My favorite of the Balinese Dances, the Legong is a palace dance that features the prettiest young girls. The dancers used to be (and sometimes still are) hand picked by the local prince.
Gorgeous costumes and an array of eye, shoulder, hand, head, hip, and foot movements dazzle us.
No part of the costume or the dancer is wasted.
Flowers jiggle. Balls swing. Material sways.
|Eyes dart. Fingers
part. And the feet arch and curl.
Every time I see the Legong, I discover something new about it. And every dancer brings a unique perspective to the dance.
Don't misunderstand me. The Legong is not slowly seductive, like the hula.
Nor is it an explosive celebration, like a Tahitian Dance. And it's not stately, like the Japanese or Korean dances.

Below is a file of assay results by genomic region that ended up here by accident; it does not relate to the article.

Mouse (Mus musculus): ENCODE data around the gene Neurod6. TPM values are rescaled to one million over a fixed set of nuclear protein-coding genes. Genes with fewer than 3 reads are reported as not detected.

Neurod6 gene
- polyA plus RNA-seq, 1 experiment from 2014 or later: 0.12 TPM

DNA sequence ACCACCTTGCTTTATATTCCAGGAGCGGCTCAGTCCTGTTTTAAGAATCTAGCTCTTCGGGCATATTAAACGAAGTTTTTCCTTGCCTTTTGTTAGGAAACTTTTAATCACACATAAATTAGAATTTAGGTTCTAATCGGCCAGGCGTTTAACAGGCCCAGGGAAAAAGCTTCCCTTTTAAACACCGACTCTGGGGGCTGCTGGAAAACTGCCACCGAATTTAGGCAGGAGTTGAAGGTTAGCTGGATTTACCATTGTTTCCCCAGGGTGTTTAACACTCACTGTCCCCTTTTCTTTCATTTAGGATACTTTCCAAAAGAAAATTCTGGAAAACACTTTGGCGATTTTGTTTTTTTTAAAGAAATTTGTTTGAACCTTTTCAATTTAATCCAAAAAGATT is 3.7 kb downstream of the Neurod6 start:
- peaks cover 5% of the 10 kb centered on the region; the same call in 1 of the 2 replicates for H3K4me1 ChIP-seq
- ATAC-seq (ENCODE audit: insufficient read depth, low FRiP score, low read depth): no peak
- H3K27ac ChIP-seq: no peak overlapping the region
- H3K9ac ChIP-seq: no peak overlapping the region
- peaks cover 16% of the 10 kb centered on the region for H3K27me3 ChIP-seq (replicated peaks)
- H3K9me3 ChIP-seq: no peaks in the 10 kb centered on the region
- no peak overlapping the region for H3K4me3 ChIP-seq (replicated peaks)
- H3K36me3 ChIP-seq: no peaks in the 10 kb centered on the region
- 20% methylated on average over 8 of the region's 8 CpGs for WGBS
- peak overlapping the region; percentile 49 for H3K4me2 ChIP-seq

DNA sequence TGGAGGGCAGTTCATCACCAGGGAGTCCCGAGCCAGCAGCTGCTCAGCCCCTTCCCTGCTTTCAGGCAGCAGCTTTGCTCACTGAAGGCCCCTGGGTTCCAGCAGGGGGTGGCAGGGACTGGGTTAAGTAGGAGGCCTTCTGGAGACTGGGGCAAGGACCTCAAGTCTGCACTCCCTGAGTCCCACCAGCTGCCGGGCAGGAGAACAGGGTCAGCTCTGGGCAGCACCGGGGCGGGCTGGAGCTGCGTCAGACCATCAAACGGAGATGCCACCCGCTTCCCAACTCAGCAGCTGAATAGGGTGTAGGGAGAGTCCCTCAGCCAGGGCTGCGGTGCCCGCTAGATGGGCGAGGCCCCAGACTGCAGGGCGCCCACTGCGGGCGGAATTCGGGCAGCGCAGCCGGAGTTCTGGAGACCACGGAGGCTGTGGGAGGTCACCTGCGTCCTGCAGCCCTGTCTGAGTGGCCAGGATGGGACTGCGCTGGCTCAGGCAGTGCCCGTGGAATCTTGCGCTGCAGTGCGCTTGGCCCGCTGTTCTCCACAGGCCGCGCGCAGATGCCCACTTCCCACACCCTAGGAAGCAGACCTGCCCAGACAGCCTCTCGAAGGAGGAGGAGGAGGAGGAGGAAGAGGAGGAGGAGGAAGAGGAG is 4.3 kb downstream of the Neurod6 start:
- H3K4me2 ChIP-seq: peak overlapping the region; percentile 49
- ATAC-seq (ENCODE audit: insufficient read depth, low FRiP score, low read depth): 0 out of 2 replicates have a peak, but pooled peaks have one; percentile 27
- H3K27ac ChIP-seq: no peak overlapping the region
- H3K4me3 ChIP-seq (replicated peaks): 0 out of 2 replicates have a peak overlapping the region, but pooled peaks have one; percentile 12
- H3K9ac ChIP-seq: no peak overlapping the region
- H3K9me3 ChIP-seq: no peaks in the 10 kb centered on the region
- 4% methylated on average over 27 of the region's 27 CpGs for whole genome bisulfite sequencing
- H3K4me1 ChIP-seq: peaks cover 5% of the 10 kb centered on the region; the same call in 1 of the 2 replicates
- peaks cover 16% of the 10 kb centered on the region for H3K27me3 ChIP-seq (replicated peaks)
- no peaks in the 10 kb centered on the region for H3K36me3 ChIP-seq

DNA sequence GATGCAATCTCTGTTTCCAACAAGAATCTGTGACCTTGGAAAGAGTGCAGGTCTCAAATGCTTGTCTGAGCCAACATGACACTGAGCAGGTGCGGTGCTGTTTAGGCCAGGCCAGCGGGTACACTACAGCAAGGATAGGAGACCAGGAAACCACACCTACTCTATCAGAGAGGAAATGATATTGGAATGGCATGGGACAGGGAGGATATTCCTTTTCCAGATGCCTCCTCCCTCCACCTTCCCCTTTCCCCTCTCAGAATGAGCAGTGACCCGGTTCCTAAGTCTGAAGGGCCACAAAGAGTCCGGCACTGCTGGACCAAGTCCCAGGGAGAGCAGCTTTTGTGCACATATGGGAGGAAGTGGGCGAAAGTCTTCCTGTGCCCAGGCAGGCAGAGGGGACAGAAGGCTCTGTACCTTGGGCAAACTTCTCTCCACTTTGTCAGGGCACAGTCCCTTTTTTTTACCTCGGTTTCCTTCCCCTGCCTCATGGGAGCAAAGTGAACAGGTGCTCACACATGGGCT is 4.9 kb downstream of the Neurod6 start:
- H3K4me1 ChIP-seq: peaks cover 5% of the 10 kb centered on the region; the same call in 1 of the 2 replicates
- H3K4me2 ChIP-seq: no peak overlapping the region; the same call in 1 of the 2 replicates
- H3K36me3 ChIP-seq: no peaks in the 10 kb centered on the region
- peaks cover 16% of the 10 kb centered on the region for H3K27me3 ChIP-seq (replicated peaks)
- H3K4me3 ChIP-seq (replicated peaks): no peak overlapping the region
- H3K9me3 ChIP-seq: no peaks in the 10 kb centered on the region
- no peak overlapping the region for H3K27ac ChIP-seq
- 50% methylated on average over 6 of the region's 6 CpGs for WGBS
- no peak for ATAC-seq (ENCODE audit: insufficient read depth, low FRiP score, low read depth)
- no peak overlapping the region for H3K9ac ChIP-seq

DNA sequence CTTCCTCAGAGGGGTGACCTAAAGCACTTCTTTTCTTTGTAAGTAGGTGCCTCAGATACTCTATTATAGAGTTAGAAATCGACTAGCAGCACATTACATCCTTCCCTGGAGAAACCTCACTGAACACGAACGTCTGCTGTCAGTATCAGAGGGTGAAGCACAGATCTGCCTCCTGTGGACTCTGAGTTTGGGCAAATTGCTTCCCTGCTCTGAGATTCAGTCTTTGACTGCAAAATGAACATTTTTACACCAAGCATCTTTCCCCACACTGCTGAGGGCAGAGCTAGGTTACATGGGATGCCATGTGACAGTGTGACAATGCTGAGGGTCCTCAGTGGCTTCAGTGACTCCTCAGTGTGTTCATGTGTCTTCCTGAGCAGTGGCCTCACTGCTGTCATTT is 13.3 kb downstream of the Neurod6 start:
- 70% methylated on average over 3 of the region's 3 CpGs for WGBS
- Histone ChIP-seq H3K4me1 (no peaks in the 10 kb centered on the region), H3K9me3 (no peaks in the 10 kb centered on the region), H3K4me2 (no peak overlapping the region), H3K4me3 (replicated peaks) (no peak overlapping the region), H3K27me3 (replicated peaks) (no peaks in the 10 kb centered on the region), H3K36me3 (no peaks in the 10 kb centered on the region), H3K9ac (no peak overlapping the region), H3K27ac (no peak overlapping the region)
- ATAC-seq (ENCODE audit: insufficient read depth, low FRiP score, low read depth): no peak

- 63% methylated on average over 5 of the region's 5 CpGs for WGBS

Balinese dance is all of this, and none of this.
When performed well, there is a perfect synchronization between the Tjondong and the gamelan orchestra. Crisp, precise movements highlight the crystalline ringing of the gamelan.
The Legong follows (loosely) a story about a
princess, a king, a kidnapping, and a bird of omen.
|When we're in Bali, we try to
see a dance every night.
The ones at Puri Saren Ubud (The Ubud Palace, a unique hotel that I heartily recommend, by the way) are good, and easy to get to.
As an added treat, tomorrows' Legongs are practicing today at the Ubud Palace.
In another 3 years, this princess-in-training will probably be transfixing me and and plenty of others.